Pac-Man is one of the most influential video games of all time. Not only has it generated millions of dollars in revenue since its launch, but it has spawned sequels, songs, cartoon shows, merchandise and – of course – hordes of imitators. It's fair to say that, without Pac-Man, the video game landscape would be somewhat different today.
Pac-Man has seen various iterations and improvements over the years, with Pac-Man 256 being one of the most recent, and most addictive. However, game designer Kenta Cho has come up with what must rank as the most simplified and streamlined version of the game yet: Paku Paku, or, as Ars Technica calls it, "1D Pac-Man".
While Namco's original classic takes place in a maze and expects the player to gobble up 240 dots, Paku Paku presents you with a single tunnel and just 16 dots to consume. You're also up against just a solo ghost, as opposed to the four which relentlessly hound you in the original.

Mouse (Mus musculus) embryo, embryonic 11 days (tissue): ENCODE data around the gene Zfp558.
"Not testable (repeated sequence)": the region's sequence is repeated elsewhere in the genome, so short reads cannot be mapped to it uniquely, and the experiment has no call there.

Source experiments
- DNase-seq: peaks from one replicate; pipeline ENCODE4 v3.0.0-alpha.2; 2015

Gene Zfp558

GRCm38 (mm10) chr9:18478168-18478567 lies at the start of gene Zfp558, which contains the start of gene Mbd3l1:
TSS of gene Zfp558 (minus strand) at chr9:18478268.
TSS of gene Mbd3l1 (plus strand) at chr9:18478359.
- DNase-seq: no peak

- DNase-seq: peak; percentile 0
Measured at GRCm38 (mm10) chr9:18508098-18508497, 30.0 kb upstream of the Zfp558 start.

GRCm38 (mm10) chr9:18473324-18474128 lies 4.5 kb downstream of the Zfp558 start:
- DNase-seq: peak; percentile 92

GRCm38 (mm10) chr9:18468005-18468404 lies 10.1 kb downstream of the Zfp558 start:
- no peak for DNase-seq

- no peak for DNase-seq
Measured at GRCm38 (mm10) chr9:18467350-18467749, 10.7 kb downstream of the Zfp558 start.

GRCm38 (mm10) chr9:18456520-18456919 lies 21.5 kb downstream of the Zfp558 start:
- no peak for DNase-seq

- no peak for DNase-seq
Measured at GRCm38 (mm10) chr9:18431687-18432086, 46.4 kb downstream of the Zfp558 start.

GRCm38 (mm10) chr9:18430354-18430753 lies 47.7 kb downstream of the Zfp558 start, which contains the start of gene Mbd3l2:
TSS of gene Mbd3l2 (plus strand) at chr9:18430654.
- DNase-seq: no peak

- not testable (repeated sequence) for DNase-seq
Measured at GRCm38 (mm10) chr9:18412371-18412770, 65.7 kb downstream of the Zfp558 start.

Just like in Pac-Man, it's possible to warp from one side of the tunnel to the other by moving off the left or right edge of the pathway, and the aim is to eat as many dots as possible before you're caught by the ghost. There's a single power pill that allows you to eat said ghost, but this won't respawn until you've eaten all 16 dots, so Paku Paku quickly becomes a tight and delightfully tense experience.
You can play Paku Paku – and many of Cho's other 'mini-games' – in your browser right now. As Ars Technica says, it's certainly worth a look.